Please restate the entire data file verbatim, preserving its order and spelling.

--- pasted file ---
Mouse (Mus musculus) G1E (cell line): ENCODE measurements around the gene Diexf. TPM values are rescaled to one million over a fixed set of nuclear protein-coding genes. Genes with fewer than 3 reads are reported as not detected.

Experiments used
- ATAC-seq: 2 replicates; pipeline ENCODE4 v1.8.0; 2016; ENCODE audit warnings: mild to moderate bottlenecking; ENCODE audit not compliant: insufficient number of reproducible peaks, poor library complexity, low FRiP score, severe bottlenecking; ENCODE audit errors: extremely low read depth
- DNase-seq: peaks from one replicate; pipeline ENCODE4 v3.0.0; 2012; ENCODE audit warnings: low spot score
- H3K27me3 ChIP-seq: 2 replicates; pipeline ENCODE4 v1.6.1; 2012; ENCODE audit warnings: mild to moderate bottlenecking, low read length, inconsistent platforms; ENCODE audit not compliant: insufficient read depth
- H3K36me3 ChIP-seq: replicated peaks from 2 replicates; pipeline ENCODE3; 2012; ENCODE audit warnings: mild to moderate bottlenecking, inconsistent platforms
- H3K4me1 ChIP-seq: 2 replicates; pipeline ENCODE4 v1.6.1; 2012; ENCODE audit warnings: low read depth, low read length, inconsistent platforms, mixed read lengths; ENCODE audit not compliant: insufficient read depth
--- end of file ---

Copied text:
Mouse (Mus musculus) G1E (cell line): ENCODE measurements around the gene Diexf. TPM values are rescaled to one million over a fixed set of nuclear protein-coding genes. Genes with fewer than 3 reads are reported as not detected.

Experiments used
- ATAC-seq: 2 replicates; pipeline ENCODE4 v1.8.0; 2016; ENCODE audit warnings: mild to moderate bottlenecking; ENCODE audit not compliant: insufficient number of reproducible peaks, poor library complexity, low FRiP score, severe bottlenecking; ENCODE audit errors: extremely low read depth
- DNase-seq: peaks from one replicate; pipeline ENCODE4 v3.0.0; 2012; ENCODE audit warnings: low spot score
- H3K27me3 ChIP-seq: 2 replicates; pipeline ENCODE4 v1.6.1; 2012; ENCODE audit warnings: mild to moderate bottlenecking, low read length, inconsistent platforms; ENCODE audit not compliant: insufficient read depth
- H3K36me3 ChIP-seq: replicated peaks from 2 replicates; pipeline ENCODE3; 2012; ENCODE audit warnings: mild to moderate bottlenecking, inconsistent platforms
- H3K4me1 ChIP-seq: 2 replicates; pipeline ENCODE4 v1.6.1; 2012; ENCODE audit warnings: low read depth, low read length, inconsistent platforms, mixed read lengths; ENCODE audit not compliant: insufficient read depth